Moghul proposes that these very Muslims, the ones who make up the racially, culturally, spiritually, and politically diverse majority, should invest in building “alternatives to extremism.” The implication here seems to be that “alternatives to extremism” don’t already exist in Muslim communities. The other, and perhaps more disturbing, implication is that the majority of Muslims are “potential terrorists,” and if we don’t listen to Moghul’s ideas about investing in “alternatives to extremism,” then more Muslims will become violent. The “Violent Muslim” is an inevitability, according to this logic.  Whether Moghul realizes that he is implicitly furthering the norm that Muslims should be treated as a suspect community, I’m not sure, but the erasure of Muslim organizing here is dangerous.

Throughout my undergraduate and graduate studies, I have seen Muslims organizing and actively participating in events, protests, fundraisers, and talks that address a wide range of issues, including interfaith dialogue, Muslim feminism, Islamophobia, solidarity with Black Lives Matter, justice for Palestine, etc. In Philadelphia, I see so many amazing events and initiatives organized by Muslims, many of which I have not been able to attend. Just last weekend, there was a panel workshop on “(Re)imagining Queer Unions in Islam.” Next month, the Philadelphia-based Muslim Wellness Foundation will be hosting its 2nd annual Black Muslim Psychology conference. The Muslim Life Program at Princeton University has also hosted countless events highlighting on issues that are often marginalized, such as Muslim women in the arts, narratives of the Black Muslim experience, Muslim masculinities, Muslim mental health, and so on (all of these events are open to the public, not just for Princeton students). The Muslim Anti-Racism Collective (or MuslimARC) focuses on racial justice education, outreach, and advocacy, often addressing intracommunity racism, particularly anti-Black racism in the Muslim community.

Are these groups and programs not “doing enough”?  Have these groups “let” the extremists “dominate the conversation about Islam”? If mainstream media does not provide any coverage of the work Muslims are doing on the ground, is it their fault that the media depicts Islam/Muslims as violent? Is it their fault that Muslims are now “more unpopular than ever”? Moghul does not seem to understand how white supremacy operates as a system, especially in the way it socializes people to view White people as individuals and treat people of color as representatives of the entire groups they belong to. This is the reason why we don’t see laws and policies target White people after a White terrorist commits an atrocious act of violence (even though White males represent more than half of the perpetrators responsible for mass shootings). Rather than blaming Muslims for how negatively we’re viewed, we should be working in solidarity against a racist system that has always privileged White people over communities of color.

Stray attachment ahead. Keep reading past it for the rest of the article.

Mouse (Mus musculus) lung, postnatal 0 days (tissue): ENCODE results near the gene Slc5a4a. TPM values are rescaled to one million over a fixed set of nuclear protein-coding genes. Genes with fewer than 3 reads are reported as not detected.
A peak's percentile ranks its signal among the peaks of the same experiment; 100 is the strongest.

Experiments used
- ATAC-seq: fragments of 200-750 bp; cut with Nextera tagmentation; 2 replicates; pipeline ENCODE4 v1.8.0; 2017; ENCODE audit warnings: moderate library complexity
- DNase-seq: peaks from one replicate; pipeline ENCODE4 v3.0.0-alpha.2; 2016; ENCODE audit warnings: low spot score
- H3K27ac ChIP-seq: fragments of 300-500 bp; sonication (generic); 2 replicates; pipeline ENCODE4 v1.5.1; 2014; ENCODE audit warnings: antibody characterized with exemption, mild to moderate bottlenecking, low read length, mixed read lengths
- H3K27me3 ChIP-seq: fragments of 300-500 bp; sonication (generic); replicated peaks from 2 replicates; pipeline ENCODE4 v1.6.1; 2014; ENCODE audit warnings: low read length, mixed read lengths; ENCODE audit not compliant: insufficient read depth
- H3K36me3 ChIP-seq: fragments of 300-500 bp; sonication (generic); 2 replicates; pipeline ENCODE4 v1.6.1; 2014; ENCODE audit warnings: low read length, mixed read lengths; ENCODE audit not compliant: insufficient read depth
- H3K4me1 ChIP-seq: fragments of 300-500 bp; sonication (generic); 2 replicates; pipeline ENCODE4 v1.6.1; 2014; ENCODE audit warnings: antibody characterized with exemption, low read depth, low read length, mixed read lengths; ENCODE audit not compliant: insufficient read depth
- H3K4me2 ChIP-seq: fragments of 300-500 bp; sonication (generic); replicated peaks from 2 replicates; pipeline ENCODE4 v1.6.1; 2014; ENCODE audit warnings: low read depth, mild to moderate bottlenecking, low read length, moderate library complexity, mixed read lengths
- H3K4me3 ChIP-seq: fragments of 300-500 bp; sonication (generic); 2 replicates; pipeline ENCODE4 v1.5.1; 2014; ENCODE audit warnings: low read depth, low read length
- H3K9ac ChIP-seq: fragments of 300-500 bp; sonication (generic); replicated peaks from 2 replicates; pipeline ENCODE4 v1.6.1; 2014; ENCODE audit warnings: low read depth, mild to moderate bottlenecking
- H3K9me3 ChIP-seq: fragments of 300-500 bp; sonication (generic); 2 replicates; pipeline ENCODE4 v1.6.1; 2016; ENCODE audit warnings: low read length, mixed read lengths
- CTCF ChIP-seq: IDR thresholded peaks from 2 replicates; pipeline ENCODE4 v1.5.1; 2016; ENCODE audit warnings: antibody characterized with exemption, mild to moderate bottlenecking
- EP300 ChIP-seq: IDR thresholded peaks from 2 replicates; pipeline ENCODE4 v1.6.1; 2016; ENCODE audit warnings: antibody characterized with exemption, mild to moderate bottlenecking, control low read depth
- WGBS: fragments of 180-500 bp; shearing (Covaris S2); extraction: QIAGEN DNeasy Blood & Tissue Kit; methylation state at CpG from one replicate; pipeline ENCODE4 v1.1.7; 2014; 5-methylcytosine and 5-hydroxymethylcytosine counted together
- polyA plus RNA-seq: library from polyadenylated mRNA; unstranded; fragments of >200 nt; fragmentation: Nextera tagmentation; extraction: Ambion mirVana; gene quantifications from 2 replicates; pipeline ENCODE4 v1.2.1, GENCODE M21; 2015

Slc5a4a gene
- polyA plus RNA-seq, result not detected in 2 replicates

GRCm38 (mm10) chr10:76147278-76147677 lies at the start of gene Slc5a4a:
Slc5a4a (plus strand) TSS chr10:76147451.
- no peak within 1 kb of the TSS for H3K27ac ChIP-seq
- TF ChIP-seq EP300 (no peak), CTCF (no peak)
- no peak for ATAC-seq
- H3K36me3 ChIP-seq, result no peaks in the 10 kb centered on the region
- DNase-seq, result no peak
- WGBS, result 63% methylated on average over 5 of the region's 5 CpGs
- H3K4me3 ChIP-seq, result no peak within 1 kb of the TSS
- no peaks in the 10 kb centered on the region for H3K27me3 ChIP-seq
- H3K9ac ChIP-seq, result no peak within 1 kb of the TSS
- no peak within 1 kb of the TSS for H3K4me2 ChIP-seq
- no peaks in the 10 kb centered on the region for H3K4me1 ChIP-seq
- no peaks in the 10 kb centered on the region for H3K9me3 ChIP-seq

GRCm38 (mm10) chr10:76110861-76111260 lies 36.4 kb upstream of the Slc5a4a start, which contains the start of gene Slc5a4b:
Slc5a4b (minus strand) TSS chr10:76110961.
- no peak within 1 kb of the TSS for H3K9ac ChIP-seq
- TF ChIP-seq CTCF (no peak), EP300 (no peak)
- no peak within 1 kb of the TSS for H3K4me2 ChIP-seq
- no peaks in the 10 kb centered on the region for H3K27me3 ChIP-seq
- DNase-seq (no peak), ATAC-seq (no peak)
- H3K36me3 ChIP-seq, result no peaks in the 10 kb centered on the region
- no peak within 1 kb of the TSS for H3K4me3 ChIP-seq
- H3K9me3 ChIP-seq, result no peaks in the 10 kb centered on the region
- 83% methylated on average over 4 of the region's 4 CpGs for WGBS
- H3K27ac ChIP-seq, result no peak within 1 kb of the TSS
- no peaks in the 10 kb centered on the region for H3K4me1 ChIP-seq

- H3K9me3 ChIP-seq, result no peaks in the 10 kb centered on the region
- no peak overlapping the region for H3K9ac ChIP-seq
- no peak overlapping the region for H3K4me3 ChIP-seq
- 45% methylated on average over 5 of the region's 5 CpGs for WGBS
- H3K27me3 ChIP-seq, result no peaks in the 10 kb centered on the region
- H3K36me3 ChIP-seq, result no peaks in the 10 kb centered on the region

I don’t present the examples of Muslim organizations above to suggest that the Muslim community is perfect. Not at all. Muslim communities, just like any other community, have the responsibility of challenging problems within, such as sexism, misogyny, homophobia, transphobia, anti-black racism, and other oppressive practices. However, acknowledging these problems within our communities is very different from collectively blaming Muslims for the violent actions of people like Omar Mateen. I also mention the Muslim organizations above because Moghul creates the impression that all Muslims seem to do is build mosques and Islamic schools (as if there isn’t anything significant about investing in these projects). After reading Moghul’s article, one would think that Muslims are an isolationist group that doesn’t do any outreach, advocacy, or educational work.

3. Many Americans want us banned from the country. In the battle for hearts and minds, we’re losing. Badly.”

Yes, it’s true that many in the U.S. want Muslims banned. Moghul is not wrong, but the implication here is that Muslims are to blame. It is our fault that people want to ban us. This is a disturbing victim-blaming mentality that leads to increasing more suspicion about Muslims. It is difficult not to see Moghul’s comments as a harsh accusation against the Muslim community. It reminds me of how Zakaria said that Muslims should be more “active” against extremism because it would make a more “persuasive case” against Islamophobia. I cannot say Moghul agrees with Zakaria or not, but his comments about how we are “losing” the “battle for hearts and minds” seems to suggest that Muslims have an obligation to prove to non-Muslims — mostly White non-Muslims — that we oppose extremism.

4. “We need to turn this around. We need to fight back against extremism. We need to take ownership of the problems, because it’s the only way we’re going to take ownership of the solution. If you can’t criticize yourself, you can’t better yourself. If you can’t lay out a vision of the future, you’re going to live someone else’s future.”

In addition to talking down to Muslims, Moghul reiterates that Muslims are responsible for violent extremism. There is a lot to address here when it comes to an entire community taking “ownership” of Omar Mateen’s actions. When I discussed Moghul’s article with a friend, she said, “What is it that we could have done to stop him?” She pointed out that the FBI not only investigated and questioned Mateen on two occasions, but also determined that he did not pose a security threat, probably because they saw him sharing similar politics since he worked for G4S, the largest private security firm in the world (which supports Israeli apartheid and is complicit in human rights violations around the world). Furthermore, new information has been released about how the FBI tried to entrap Mateen. Is this, too, the fault of Muslims?